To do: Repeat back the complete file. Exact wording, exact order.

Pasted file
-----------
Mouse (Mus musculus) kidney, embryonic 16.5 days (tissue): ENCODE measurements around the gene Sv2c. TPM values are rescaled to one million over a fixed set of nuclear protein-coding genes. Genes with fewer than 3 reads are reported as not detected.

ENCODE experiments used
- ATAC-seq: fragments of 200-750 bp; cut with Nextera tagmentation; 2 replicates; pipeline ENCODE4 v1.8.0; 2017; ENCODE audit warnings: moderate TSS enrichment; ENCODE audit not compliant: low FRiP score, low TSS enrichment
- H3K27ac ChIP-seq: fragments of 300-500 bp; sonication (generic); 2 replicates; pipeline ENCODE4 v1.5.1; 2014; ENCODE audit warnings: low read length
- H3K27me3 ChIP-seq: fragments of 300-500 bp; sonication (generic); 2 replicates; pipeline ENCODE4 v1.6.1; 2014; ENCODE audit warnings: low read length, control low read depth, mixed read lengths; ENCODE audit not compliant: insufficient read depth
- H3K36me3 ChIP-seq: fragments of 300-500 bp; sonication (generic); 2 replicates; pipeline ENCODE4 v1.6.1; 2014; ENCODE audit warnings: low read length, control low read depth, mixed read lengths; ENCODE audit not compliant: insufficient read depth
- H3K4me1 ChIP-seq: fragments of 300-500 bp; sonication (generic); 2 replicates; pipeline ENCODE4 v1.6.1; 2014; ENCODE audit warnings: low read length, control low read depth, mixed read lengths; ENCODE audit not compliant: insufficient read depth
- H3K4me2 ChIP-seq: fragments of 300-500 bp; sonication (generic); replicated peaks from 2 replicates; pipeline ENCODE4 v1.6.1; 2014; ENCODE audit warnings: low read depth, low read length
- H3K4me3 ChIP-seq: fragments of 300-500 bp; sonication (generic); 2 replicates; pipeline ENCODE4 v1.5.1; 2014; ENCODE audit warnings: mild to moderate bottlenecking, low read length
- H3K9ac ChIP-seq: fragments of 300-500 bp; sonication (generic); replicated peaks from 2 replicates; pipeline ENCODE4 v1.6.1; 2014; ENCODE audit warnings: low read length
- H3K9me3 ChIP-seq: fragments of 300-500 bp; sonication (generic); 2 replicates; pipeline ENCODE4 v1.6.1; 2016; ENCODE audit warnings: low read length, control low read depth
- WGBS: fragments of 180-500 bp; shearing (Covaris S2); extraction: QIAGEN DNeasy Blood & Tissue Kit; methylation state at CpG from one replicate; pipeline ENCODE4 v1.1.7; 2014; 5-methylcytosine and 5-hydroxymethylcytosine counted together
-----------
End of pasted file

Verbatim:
Mouse (Mus musculus) kidney, embryonic 16.5 days (tissue): ENCODE measurements around the gene Sv2c. TPM values are rescaled to one million over a fixed set of nuclear protein-coding genes. Genes with fewer than 3 reads are reported as not detected.

ENCODE experiments used
- ATAC-seq: fragments of 200-750 bp; cut with Nextera tagmentation; 2 replicates; pipeline ENCODE4 v1.8.0; 2017; ENCODE audit warnings: moderate TSS enrichment; ENCODE audit not compliant: low FRiP score, low TSS enrichment
- H3K27ac ChIP-seq: fragments of 300-500 bp; sonication (generic); 2 replicates; pipeline ENCODE4 v1.5.1; 2014; ENCODE audit warnings: low read length
- H3K27me3 ChIP-seq: fragments of 300-500 bp; sonication (generic); 2 replicates; pipeline ENCODE4 v1.6.1; 2014; ENCODE audit warnings: low read length, control low read depth, mixed read lengths; ENCODE audit not compliant: insufficient read depth
- H3K36me3 ChIP-seq: fragments of 300-500 bp; sonication (generic); 2 replicates; pipeline ENCODE4 v1.6.1; 2014; ENCODE audit warnings: low read length, control low read depth, mixed read lengths; ENCODE audit not compliant: insufficient read depth
- H3K4me1 ChIP-seq: fragments of 300-500 bp; sonication (generic); 2 replicates; pipeline ENCODE4 v1.6.1; 2014; ENCODE audit warnings: low read length, control low read depth, mixed read lengths; ENCODE audit not compliant: insufficient read depth
- H3K4me2 ChIP-seq: fragments of 300-500 bp; sonication (generic); replicated peaks from 2 replicates; pipeline ENCODE4 v1.6.1; 2014; ENCODE audit warnings: low read depth, low read length
- H3K4me3 ChIP-seq: fragments of 300-500 bp; sonication (generic); 2 replicates; pipeline ENCODE4 v1.5.1; 2014; ENCODE audit warnings: mild to moderate bottlenecking, low read length
- H3K9ac ChIP-seq: fragments of 300-500 bp; sonication (generic); replicated peaks from 2 replicates; pipeline ENCODE4 v1.6.1; 2014; ENCODE audit warnings: low read length
- H3K9me3 ChIP-seq: fragments of 300-500 bp; sonication (generic); 2 replicates; pipeline ENCODE4 v1.6.1; 2016; ENCODE audit warnings: low read length, control low read depth
- WGBS: fragments of 180-500 bp; shearing (Covaris S2); extraction: QIAGEN DNeasy Blood & Tissue Kit; methylation state at CpG from one replicate; pipeline ENCODE4 v1.1.7; 2014; 5-methylcytosine and 5-hydroxymethylcytosine counted together